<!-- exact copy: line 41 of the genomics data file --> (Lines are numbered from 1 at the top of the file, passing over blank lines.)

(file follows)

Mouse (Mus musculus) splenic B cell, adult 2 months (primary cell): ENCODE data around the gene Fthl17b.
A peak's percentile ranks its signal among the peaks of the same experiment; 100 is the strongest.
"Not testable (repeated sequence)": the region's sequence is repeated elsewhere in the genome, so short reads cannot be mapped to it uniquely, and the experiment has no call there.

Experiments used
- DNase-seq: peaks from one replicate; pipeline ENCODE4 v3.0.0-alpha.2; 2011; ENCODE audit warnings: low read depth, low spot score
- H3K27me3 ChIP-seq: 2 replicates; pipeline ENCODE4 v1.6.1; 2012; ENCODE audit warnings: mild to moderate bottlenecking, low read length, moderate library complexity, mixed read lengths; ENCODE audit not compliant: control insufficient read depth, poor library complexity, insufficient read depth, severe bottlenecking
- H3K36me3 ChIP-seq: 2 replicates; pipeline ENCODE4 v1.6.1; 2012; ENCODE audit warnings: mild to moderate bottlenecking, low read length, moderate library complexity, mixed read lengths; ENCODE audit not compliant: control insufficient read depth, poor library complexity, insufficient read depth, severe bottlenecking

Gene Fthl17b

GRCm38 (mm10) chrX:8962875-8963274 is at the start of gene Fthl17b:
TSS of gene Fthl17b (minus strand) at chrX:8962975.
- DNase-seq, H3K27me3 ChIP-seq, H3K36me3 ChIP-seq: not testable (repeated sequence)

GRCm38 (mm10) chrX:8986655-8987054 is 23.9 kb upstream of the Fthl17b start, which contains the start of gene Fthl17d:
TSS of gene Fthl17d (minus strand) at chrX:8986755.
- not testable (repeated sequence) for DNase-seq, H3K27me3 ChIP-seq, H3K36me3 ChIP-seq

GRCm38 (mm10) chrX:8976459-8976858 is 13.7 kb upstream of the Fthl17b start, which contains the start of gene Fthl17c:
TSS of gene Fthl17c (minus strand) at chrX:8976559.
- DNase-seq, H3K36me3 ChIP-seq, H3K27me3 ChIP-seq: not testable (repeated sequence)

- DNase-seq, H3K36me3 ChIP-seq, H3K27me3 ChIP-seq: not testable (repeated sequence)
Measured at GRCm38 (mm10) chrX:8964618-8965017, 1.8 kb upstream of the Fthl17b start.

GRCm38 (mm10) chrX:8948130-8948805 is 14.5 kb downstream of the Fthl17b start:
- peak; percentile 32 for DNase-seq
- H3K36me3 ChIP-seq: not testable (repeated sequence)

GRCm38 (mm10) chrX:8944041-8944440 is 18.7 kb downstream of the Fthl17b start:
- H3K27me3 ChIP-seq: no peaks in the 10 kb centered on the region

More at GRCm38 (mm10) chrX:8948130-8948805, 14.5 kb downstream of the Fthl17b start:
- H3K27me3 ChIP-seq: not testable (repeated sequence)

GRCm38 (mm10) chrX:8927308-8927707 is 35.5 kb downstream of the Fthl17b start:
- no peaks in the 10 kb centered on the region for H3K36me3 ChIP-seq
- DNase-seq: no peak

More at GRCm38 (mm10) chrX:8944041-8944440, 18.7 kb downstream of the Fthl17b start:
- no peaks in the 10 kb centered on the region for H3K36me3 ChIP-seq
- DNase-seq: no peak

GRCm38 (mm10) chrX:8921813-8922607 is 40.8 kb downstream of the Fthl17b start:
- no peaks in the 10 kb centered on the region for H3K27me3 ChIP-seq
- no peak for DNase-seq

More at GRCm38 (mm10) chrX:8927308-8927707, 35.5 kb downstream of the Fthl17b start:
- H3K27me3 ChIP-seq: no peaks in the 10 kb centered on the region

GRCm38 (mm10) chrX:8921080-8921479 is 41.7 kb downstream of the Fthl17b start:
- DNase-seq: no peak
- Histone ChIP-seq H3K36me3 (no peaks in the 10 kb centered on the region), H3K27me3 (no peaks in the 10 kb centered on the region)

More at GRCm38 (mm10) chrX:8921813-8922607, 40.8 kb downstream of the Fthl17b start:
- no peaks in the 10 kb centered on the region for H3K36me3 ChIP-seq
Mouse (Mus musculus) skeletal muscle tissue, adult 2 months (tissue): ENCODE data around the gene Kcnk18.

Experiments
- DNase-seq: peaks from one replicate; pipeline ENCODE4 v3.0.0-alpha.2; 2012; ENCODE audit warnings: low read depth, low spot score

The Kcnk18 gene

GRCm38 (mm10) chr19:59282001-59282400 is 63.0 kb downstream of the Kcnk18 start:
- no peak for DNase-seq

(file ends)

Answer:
More at GRCm38 (mm10) chrX:8921813-8922607, 40.8 kb downstream of the Fthl17b start: